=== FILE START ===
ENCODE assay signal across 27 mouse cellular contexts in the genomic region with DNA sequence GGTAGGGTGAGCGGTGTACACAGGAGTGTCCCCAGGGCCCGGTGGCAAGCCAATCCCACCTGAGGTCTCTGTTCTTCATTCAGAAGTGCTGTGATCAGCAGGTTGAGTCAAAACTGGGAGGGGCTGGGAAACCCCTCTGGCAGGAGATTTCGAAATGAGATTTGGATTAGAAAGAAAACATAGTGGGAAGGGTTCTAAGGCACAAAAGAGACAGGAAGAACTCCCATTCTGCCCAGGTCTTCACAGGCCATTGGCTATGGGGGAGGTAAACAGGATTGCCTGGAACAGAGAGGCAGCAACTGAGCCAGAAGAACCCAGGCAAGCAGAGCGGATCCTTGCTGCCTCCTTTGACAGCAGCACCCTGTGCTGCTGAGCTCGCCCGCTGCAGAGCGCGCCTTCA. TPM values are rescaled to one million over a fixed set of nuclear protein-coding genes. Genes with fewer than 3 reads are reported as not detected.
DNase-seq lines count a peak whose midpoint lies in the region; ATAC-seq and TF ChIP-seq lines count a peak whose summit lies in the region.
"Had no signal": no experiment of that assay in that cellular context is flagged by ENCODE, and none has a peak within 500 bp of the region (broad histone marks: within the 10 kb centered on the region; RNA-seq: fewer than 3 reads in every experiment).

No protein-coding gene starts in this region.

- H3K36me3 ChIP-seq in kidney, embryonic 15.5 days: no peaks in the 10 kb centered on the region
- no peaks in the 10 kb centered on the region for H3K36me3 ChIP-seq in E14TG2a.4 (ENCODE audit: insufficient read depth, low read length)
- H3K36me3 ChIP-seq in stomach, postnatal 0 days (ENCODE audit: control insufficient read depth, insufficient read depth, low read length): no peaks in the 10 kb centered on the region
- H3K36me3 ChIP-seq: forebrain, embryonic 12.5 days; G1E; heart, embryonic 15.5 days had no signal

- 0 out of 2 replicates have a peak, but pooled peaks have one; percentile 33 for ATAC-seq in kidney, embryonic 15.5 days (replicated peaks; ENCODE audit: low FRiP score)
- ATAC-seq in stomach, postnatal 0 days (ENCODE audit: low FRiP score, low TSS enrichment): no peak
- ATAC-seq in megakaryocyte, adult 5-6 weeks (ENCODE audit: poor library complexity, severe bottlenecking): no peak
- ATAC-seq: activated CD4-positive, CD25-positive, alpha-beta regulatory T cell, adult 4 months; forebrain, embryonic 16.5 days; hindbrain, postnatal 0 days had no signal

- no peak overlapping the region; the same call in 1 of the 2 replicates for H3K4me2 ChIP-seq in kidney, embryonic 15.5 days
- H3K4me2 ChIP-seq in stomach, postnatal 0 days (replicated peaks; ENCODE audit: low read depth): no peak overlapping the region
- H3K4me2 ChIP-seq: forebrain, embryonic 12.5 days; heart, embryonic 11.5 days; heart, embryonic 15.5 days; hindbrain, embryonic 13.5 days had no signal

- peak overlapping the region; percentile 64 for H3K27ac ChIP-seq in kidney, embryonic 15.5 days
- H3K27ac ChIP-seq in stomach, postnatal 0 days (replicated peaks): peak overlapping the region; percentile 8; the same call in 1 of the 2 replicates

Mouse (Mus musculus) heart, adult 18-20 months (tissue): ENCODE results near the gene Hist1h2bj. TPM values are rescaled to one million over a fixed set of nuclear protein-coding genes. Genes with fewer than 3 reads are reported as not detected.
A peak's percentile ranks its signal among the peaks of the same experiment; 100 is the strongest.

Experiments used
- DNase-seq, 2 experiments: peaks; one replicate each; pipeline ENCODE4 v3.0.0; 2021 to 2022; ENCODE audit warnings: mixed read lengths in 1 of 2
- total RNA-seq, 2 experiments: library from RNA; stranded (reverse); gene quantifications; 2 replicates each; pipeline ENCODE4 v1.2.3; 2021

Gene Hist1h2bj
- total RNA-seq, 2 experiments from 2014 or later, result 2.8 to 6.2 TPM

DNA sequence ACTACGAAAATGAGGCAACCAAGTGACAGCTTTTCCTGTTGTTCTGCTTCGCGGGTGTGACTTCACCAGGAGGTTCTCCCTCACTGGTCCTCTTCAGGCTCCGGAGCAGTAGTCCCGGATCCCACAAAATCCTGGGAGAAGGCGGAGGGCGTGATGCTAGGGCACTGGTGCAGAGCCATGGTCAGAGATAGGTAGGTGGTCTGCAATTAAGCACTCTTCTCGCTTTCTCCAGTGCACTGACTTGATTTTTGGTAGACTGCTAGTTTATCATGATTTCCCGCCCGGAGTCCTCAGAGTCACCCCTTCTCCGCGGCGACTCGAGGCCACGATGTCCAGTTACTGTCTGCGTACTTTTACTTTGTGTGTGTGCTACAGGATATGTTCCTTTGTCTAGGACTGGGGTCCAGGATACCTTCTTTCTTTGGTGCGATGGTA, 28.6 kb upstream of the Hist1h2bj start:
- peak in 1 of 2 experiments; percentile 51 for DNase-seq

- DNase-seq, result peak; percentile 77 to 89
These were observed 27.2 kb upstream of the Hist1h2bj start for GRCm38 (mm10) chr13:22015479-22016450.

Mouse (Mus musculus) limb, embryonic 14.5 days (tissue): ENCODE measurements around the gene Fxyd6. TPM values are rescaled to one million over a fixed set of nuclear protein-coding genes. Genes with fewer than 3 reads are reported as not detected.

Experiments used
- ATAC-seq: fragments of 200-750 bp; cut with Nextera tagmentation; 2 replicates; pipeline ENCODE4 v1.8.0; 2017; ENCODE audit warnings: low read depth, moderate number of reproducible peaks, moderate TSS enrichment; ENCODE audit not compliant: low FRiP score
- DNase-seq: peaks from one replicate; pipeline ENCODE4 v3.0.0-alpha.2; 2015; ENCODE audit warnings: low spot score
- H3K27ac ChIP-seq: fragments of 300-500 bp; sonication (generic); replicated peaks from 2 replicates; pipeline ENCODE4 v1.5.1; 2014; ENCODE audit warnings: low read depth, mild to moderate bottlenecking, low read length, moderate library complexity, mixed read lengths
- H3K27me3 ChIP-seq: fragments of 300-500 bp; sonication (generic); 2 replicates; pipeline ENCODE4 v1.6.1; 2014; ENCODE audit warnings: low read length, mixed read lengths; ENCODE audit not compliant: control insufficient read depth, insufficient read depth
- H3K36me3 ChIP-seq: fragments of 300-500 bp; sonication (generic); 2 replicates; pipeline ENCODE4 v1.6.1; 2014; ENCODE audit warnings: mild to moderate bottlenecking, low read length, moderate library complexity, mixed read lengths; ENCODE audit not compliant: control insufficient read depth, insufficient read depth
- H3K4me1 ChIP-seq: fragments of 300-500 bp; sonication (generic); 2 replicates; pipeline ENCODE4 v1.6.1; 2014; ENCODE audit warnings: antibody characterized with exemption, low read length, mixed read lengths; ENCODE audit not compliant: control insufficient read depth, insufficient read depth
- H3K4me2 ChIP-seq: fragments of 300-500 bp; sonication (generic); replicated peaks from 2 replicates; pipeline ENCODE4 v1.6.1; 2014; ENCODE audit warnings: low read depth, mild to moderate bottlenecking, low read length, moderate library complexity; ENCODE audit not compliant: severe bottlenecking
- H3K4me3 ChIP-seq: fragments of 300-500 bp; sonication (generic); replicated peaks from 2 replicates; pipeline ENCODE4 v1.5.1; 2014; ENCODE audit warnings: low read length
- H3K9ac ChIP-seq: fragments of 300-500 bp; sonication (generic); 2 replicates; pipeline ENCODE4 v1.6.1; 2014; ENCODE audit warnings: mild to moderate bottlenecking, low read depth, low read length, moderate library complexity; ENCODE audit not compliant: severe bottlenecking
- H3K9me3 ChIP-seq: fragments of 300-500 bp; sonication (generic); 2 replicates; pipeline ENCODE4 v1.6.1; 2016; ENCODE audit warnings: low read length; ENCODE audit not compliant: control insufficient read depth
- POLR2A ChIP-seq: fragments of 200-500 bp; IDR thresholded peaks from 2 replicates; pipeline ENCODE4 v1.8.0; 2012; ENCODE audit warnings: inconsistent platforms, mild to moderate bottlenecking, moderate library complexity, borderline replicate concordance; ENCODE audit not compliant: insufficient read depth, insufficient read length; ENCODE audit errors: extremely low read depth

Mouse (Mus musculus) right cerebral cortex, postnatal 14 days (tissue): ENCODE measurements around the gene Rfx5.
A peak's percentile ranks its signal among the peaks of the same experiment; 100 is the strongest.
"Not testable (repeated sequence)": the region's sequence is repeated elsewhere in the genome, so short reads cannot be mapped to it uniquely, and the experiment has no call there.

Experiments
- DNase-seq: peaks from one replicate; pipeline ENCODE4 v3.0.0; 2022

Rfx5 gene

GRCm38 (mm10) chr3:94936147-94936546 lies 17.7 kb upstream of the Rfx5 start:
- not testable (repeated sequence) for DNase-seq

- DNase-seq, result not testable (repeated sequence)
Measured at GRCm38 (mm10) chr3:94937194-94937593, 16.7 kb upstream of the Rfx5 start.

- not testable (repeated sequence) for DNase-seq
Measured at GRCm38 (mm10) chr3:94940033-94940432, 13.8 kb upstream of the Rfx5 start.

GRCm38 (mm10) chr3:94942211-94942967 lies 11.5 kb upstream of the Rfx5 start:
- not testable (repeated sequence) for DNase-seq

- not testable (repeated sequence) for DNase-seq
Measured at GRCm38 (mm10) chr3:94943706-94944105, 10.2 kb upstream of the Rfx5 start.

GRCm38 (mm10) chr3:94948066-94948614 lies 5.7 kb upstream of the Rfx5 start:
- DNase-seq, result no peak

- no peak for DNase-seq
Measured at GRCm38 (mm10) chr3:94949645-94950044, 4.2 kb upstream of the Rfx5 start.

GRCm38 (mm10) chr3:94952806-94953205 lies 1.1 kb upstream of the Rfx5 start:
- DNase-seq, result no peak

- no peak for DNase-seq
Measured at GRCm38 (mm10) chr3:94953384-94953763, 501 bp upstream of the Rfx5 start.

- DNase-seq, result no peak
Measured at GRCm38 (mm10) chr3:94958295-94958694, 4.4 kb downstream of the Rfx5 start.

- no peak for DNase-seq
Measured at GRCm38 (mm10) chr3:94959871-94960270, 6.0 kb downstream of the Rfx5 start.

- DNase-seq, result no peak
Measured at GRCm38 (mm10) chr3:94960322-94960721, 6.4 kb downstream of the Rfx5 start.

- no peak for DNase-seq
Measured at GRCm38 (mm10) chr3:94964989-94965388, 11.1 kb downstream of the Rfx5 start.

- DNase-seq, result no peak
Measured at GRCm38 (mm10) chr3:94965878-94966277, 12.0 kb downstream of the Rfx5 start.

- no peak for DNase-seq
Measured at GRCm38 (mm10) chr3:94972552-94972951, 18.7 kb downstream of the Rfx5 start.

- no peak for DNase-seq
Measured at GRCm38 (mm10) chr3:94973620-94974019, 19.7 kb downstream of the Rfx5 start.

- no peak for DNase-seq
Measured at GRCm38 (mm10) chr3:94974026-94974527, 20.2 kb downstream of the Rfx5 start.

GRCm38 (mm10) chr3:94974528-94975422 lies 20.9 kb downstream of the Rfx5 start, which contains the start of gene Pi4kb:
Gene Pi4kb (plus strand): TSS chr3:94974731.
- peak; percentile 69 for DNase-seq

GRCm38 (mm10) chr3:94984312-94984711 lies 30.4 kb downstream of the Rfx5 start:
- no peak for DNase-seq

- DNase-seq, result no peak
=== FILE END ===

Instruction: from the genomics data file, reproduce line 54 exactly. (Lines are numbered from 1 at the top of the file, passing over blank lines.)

GRCm38 (mm10) chr3:94942211-94942967 lies 11.5 kb upstream of the Rfx5 start: